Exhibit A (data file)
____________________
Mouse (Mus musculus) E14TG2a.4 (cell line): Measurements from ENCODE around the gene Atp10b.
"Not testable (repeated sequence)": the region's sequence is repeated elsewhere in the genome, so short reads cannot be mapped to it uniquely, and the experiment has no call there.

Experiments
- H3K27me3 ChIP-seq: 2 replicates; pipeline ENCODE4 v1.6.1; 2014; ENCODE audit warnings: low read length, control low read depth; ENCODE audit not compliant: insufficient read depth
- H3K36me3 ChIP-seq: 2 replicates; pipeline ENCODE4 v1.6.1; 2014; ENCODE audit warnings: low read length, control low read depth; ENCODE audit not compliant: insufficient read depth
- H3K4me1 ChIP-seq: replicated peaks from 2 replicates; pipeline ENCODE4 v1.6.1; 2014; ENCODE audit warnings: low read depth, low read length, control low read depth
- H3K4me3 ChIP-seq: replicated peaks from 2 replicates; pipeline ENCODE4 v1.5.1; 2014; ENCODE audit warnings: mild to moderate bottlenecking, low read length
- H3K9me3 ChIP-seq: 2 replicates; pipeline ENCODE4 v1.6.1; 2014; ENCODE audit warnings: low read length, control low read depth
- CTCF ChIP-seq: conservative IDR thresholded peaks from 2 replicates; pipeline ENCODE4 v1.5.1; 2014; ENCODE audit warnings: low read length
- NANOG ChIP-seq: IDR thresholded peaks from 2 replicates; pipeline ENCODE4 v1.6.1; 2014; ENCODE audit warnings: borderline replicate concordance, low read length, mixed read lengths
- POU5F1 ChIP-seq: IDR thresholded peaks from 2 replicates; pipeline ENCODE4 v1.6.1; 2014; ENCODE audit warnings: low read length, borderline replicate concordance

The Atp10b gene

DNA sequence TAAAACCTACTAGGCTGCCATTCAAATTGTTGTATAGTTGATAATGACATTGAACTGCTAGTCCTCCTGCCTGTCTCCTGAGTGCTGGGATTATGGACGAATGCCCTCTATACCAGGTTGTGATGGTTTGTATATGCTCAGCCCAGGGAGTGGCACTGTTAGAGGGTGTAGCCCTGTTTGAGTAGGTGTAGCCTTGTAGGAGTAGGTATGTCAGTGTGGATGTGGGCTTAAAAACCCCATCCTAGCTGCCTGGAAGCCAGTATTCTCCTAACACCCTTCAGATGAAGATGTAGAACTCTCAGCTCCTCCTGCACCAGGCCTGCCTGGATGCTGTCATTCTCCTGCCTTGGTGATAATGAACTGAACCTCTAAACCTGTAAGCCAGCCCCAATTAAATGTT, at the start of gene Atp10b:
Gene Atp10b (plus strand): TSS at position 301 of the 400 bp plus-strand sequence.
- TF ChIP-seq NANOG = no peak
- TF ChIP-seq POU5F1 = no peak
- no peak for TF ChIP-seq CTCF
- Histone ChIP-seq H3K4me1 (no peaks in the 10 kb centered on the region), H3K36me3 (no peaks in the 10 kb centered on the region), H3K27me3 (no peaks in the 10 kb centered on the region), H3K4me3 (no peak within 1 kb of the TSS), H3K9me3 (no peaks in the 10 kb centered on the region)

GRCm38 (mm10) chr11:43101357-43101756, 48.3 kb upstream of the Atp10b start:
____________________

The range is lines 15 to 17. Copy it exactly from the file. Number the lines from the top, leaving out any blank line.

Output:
- TF ChIP-seq NANOG = no peak
- TF ChIP-seq POU5F1 = no peak
- no peak for TF ChIP-seq CTCF